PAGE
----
In lieu of an abstract, here is a brief excerpt of the content:

C h a p t e r 5 Ramsay’s Ur-Tradition When D. P. Walker wrote about ‘‘ancient theology’’ or prisca theologia, he firmly linked it to Christianity and Platonism (Walker 1972). On the first page of his book, Walker defined the term as follows: By the term ‘‘Ancient Theology’’ I mean a certain tradition of Christian apologetic theology which rests on misdated texts. Many of the early Fathers, in particular Lactantius, Clement of Alexandria and Eusebius, in their apologetic works directed against pagan philosophers, made use of supposedly very ancient texts: Hermetica, Orphica, Sibylline Prophecies , Pythagorean Carmina Aurea, etc., most of which in fact date from the first four centuries of our era. These texts, written by the Ancient Theologians Hermes Trismegistus, Orpheus, Pythagoras, were shown to contain vestiges of the true religion: monotheism, the Trinity, the creation of the world out of nothing through the Word, and so forth. It was from these that Plato took the religious truths to be found in his writings. (Walker 1972:1) Walker described a revival of such ‘‘ancient theology’’ in the Renaissance and in ‘‘platonizing theologians from Ficino to Cudworth’’ who wanted to ‘‘integrate Platonism and Neoplatonism into Christianity, so that their own religious and philosophical beliefs might coincide’’ (p. 2). After the debunking of the genuineness and antiquity of the texts favored by these ancient theologians, the movement ought to have died; but Walker detected ‘‘a few isolated survivals’’ such as Athanasius Kircher, Pierre-Daniel Huët, and the Jesuit figurists of the French China mission (p. 194). For Walker the last Mohican of this movement, so to say, is Chevalier Andrew Michael Ramsay PAGE 254 ................. 17751$ $CH5 05-21-10 15:29:58 PS Ramsay’s Ur-Tradition 255 (1686–1743), whose views are described in the final chapter of The Ancient Theology. But seen through the lens of our concerns here, one could easily extend this line to various figures in this book, for example, Jean Calmette, John Zephaniah Holwell, Abbé Vincent Mignot, Abraham Hyacinthe Anquetil -Duperron, Guillaume Sainte-Croix, and also to William Jones (App 2009). Ur-Traditions To better understand such phenomena we have to go beyond the narrow confines of the Christian God and Platonism. There are many movements that link themselves to some kind of ‘‘original,’’ ‘‘pure,’’ ‘‘genuine’’ teaching, claim its authority, use it to criticize ‘‘degenerate’’ accretions, and attempt to legitimize their ‘‘reform’’ on its basis. Such links can take a variety of forms. In Chapter 4 we saw how in the eighth and ninth centuries the Buddhist reform movement known as Zen cooked up a lineage of ‘‘mind to mind’’ transmission with the aim of connecting the teaching of the religion’s Indian founder figure, Buddha, with their own views. The tuned-up and misdated Forty-Two Sections Sutra that ended up impressing so many people, including its first European translator de Guignes, was one (of course unanticipated) outcome of this strategy. Such ‘‘Ur-tradition’’ movements, as I propose to call them, invariably create a ‘‘transmission’’ scenario of their ‘‘original’’ teaching or revelation; in the case of Zen this consisted in an elaborate invented genealogy with colorful transmission figures like Bodhidharma and ‘‘patriarchs’’ consisting mostly of pious legends. Such invented genealogies and transmissions are embodied in symbols and legends emphasizing the link between the ‘‘original’’ teaching and the movement’s doctrine. ‘‘Genuine,’’ ‘‘oldest’’ texts are naturally of central importance for such movements, since they tend to regard the purity of teaching as directly proportional to its closeness to origins. A common characteristic of such ‘‘Ur-tradition’’ movements is a tripartite scheme of ‘‘golden age,’’ ‘‘degeneration,’’ and ‘‘regeneration.’’ The raison d’être of such movements is the revival of a purportedly most ancient, genuine , ‘‘original’’ teaching after a long period of degeneration. Hence their need to define an ‘‘original’’ teaching, establish a line of its transmission, identify stages and kinds of degeneration, and present themselves as the agent of ‘‘regeneration’’ of the original ‘‘ancient’’ teaching. Such need often arises in PAGE 255 ................. 17751$ $CH5 05-21-10 15:29:59 PS 256 chapter 5 a milieu of doctrinal rivalry or in a crisis, for example, when ‘‘new’’ religions or reform movements want to establish and legitimize themselves or when an established religion is threatened by powerful alternatives. When young Christianity evolved from a Jewish reform movement and was accused of being a ‘‘new religion’’ and an invention, ancient connections were needed to provide legitimacy and add historical weight to the religion...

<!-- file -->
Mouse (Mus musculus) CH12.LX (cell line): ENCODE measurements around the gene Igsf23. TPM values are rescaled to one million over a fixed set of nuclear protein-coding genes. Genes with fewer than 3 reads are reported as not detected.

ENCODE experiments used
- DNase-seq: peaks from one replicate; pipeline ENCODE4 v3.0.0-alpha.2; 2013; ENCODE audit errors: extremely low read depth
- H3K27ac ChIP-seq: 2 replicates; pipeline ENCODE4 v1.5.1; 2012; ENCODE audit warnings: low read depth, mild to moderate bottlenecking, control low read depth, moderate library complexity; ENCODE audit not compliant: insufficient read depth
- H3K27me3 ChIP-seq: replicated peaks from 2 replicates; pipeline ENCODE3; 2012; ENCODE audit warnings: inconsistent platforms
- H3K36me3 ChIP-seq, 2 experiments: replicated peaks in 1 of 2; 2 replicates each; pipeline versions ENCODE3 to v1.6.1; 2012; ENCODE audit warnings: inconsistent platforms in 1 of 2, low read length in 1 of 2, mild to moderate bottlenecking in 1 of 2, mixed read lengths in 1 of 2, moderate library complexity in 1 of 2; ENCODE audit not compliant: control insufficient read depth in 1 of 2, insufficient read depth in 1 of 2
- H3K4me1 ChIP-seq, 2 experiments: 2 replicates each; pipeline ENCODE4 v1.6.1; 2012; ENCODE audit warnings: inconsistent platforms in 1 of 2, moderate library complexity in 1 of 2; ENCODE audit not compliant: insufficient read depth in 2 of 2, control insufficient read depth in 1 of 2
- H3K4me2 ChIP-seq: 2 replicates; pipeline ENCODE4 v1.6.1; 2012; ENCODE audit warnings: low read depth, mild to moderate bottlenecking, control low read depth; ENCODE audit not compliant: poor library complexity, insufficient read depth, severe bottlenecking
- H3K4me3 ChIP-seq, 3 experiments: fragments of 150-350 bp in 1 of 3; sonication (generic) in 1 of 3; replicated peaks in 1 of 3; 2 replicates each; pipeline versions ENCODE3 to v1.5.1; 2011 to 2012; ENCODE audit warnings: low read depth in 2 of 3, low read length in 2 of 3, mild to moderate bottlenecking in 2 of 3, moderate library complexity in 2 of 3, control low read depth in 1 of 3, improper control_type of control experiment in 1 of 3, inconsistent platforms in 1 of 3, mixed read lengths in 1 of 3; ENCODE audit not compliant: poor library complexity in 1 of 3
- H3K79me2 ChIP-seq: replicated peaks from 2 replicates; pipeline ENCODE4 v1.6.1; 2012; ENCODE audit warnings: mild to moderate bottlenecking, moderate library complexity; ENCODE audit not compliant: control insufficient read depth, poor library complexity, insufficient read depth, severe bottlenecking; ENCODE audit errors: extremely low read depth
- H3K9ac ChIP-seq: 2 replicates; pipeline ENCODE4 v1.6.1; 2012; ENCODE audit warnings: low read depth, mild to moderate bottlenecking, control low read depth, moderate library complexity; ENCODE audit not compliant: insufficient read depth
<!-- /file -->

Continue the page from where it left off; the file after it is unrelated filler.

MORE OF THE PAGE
Additional Information

Related ISBN
MARC Record
Launched on MUSE
Open Access
Back To Top

This website uses cookies to ensure you get the best experience on our website. Without cookies your experience may not be seamless.